Different Types of Lawyer

Different Types of Lawyer

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What are the different types of lawyers?

You may have heard the different names given to lawyers, such as legal executives, partners, barristers, solicitors, and many more. What is the difference? Which lawyer do you choose?

The meaning of the term ‘lawyer’ is a person studying or working in the field of law. For instance, law students can call themselves lawyers. However, you may not want them to draft your Will!

Some have specific qualifications in the field of law. And other lawyers undergo training to get a license to practice specific areas of law. Felicetti Law Firm shed some light on the different types.

Legal Executives and Solicitors

People first call legal executives and solicitors for legal advice. They mostly work in an office. You will find their offices anywhere. For example, you can find their offices on a skyscraper in Canary Wharf or on your local high-street.

Legal executives are also known as Chartered Legal Executives. They can only practice certain types of law, such as employment and family law. The Chartered Institute of Legal Executives governs Chartered Legal Executives. They must undergo vocational training and academic training to qualify. Trainee legal executives are the legal executives who are yet to complete their academic/vocational training.

Solicitors advise people on different areas of law since they are qualified to do si. However, they can specialize in specific areas of the law. The Solicitors Regulation Authority regulates solicitors. Solicitors must undertake demanding vocational and academic training to qualify. The vocational training is called a training contract. That is why the person undergoing the training is called a ‘trainee solicitor’. The trainee solicitor works in various areas (‘seats’) for a period of two years.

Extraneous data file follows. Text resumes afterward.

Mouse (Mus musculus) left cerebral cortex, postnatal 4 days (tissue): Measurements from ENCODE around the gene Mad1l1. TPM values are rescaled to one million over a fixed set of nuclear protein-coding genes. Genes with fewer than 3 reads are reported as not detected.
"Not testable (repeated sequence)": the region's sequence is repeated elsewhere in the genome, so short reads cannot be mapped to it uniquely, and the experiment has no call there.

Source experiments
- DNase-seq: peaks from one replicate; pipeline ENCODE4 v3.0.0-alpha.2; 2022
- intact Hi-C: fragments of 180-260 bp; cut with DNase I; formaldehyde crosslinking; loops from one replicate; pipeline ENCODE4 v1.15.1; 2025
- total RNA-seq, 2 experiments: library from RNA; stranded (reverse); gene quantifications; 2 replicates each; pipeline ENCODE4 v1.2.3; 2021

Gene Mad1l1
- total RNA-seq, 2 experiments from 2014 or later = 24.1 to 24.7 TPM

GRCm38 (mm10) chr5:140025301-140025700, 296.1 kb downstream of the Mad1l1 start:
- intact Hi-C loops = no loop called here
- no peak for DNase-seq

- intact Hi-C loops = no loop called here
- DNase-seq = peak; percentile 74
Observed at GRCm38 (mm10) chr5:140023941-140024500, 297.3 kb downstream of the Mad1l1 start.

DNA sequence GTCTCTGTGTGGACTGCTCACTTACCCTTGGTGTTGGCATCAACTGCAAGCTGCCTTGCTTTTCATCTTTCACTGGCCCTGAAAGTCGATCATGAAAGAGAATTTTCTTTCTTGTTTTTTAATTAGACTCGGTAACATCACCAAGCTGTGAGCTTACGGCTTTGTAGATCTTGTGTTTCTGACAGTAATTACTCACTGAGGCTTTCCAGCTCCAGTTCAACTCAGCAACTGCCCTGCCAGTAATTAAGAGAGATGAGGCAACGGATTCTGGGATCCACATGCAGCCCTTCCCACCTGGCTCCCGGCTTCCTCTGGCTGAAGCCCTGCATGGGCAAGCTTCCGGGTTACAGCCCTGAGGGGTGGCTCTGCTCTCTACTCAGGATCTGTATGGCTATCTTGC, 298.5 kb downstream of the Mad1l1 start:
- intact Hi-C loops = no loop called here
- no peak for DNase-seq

They are a little different from legal executives and solicitors. It is not possible to hire a barrister personally. Solicitors will hire them on your behalf. Barristers are not employed because they are self-employed. Barristers join chambers. When a group of barristers joins forces to share expenses and costs, they form chambers.

Barristers have ‘rights of audience’. That is why they can represent their UK clients in the higher courts. In addition, barristers can advise solicitors on the most complicated points of law. There are more legal executives and solicitors than barristers in the UK. The Bar Standards Board regulates barristers. Barristers must undergo demanding specialist training to get a pupillage and obtain ‘tenancy’. Pupillage is their version of vocational training. They undergo the training to get a permanent position at a chambers.

Legal assistants, paralegals, licensed conveyancers, etc.

You may have come across the various titles given to lawyers.

Some titles, such as licensed conveyancers, need qualification and training. Some titles, like legal assistants and paralegals, describe the lawyers who work in the legal area. However, these lawyers do not have a specific legal qualification.

Most legal assistants and paralegals are knowledgeable and they have enough experience that can rival the experience and knowledge of legal executives and solicitors, even though legal assistants do not have a specific legal qualification.

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